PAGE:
From Texas to New Hampshire

2021-09-28 03:30:42.000 – Adam Muhith, Summit Intern


Howdy, y’all! My name is Adam Muhith and I am proud to be one of the new interns for the Fall 2021 season. I recently graduated from the University of Texas at Austin with a B.S. in environmental engineering, and I am so excited to begin my career in environmental research up here. I can’t think of a better place to do it.

I’m from Houston, Texas, and this will be the first time I’ve ever spent a fall and winter out of state. I’m so excited to be here!  In just one week so far, I’ve been able to have an experience so unlike anything else. It’s cold already, the wind is stronger than anything I’ve ever seen, and the view of Mounts Clay, Jefferson, Adams, and Madison from the Observatory window take my breath away every time I look out (in the few moments we’ve had while not surrounded by fog). Yesterday we got a bit of a clearing, so I decided to take a quick hike while we had some spare time. It was a good hike, but I should’ve realized how challenging it would be to hike in winds that gusted up to 60 mph!

But it’s not all a brand-new experience for me. My grandparents live here in New Hampshire, so I’ve been incredibly lucky to have spent nearly every summer of my life up here in the Granite State. I owe all of my thanks to my grandfather, who, for longer than I can remember, has encouraged a love of the outdoors and hiking to me and really provide me the necessary knowledge and know-how to thrive in a camping setting. I’ve also worked at a summer camp for a while, and easily my favorite thing to do there is to lead camping trips. Our marquee trip is a three-day hike on Mount Washington and down the southern presidentials. I’ve spent countless hours trekking away on the Great Gulf Path, Crawford Path, a little time on Gulfside and Nelson Crag, but have yet to hit Tuckerman and Lion Head – I’m beyond determined to get to those soon. In my tenure as a hiker, I’ve hit all the presidential peaks except for Mount Madison, and getting to look out at the peak every time the fog clears does nothing more than make me want to spend every waking hour up here.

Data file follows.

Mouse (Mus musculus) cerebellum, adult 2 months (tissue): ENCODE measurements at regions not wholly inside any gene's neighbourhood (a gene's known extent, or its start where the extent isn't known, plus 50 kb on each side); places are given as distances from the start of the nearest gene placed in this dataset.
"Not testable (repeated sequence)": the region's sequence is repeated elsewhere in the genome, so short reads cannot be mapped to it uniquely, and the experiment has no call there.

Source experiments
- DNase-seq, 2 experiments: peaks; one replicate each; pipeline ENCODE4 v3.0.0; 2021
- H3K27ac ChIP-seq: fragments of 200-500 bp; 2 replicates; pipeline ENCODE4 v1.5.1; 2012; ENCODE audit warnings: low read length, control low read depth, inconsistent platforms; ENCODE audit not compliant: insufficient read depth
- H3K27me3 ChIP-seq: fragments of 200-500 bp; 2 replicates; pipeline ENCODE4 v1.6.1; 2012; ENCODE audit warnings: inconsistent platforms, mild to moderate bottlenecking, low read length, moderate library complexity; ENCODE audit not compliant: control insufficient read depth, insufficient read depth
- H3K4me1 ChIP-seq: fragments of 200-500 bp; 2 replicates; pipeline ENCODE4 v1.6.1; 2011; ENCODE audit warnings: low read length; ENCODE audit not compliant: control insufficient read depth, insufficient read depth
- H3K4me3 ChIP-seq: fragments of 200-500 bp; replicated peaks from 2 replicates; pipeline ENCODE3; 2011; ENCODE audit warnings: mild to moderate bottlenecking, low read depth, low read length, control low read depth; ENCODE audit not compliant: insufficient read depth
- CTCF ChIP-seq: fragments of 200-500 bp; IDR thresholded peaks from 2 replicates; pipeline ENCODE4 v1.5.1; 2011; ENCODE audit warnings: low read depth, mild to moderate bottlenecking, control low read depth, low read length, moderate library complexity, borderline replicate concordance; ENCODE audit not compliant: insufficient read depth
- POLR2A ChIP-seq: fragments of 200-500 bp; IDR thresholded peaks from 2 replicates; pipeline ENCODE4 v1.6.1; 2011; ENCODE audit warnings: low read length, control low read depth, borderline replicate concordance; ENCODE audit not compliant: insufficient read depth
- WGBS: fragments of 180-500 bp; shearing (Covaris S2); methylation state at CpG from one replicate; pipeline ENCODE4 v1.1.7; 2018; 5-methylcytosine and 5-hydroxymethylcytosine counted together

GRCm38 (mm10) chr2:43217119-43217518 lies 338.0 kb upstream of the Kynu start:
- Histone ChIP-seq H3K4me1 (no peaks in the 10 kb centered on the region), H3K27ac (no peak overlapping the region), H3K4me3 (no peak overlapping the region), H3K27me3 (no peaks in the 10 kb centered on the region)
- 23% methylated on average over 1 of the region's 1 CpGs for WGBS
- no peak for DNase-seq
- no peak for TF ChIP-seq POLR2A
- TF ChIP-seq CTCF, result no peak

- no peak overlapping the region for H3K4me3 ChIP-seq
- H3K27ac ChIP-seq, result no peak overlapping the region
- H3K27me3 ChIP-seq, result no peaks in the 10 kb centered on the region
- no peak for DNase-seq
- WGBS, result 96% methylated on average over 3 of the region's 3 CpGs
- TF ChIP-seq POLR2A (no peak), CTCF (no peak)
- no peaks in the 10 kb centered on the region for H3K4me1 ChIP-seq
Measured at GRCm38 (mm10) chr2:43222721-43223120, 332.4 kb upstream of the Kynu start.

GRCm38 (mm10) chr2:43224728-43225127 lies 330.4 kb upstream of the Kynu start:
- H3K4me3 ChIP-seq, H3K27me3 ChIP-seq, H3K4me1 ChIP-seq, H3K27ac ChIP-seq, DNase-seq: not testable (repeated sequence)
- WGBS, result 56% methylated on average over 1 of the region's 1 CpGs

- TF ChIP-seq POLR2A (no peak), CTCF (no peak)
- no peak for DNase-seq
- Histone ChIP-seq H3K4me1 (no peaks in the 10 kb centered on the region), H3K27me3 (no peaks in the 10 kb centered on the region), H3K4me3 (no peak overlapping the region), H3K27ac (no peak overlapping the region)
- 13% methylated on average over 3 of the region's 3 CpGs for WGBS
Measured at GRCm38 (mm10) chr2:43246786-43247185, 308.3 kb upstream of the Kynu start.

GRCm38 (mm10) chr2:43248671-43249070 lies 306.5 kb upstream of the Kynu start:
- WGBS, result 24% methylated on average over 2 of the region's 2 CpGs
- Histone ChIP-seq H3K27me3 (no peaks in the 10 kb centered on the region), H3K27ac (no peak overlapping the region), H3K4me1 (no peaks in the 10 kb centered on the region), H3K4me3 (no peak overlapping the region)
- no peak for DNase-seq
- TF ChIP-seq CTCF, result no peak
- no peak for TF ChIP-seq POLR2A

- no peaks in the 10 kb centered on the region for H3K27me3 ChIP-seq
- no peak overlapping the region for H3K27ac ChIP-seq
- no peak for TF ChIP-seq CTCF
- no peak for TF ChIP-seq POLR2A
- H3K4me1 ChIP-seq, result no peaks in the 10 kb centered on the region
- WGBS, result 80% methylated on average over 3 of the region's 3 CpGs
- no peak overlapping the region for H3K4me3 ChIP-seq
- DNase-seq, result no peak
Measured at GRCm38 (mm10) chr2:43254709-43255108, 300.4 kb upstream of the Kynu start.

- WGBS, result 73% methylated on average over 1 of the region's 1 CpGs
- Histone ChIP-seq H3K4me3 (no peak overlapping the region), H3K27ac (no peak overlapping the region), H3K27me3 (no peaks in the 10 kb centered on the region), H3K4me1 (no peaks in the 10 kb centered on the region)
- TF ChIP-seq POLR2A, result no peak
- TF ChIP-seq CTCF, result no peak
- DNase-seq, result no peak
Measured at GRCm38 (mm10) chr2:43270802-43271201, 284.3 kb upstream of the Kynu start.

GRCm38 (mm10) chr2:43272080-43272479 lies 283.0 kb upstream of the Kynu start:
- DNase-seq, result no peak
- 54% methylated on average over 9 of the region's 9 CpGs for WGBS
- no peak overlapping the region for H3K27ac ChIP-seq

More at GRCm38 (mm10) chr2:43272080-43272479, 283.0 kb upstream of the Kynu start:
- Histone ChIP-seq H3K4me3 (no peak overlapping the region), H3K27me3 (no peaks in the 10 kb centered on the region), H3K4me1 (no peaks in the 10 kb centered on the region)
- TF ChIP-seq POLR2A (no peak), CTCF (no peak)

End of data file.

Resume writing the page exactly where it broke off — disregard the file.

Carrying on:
I’m not just a hiker though. If it can be made into a camping trip, I’m right there. Climbing, canoeing, kayaking, paddleboarding – if it’s outdoors, I’ve gone on that trip, I’ve led that trip as a guide, and I’ll be doing it again next summer.

As my first week ends, I’m so excited to see what else Mount Washington has in store. So far, I’ve learned how to take a weather observation, helped change out precipitation cans, measured wind charts, given out weather reports to the AMC huts, assisted in the Extreme Mount Washington Museum, and helped the other observers up here with their daily work. Looking forward to this season, I’m super excited to get to experience some more extreme weather, and to hopefully assist with the other research projects happening up here. It’s going to be a great season.


Adam Muhith, Summit Intern

Adjusting to Life on the Summit

November 22nd, 2023|Comments Off on Adjusting to Life on the Summit

Adjusting to Life on the Summit By Charlie Peachey Working on the summit of Mount Washington is not your average job. There aren't too many other places where the employees work and live together for

A Surprise Aurora

November 15th, 2023|Comments Off on A Surprise Aurora

A Surprise Aurora By Francis Tarasiewicz After 17 months of working at New England’s highest peak, it finally happened. On the night of November 12th, 2023, I was lucky enough to view the famous and

A Glimpse at METAR Reports

November 7th, 2023|Comments Off on A Glimpse at METAR Reports

A Glimpse at METAR Reports By Alexis George, Weather Observer & Meteorologist METAR observations are submitted every hour of every day at Mount Washington Observatory. METAR is a format for reporting weather information that gets

Find Older Posts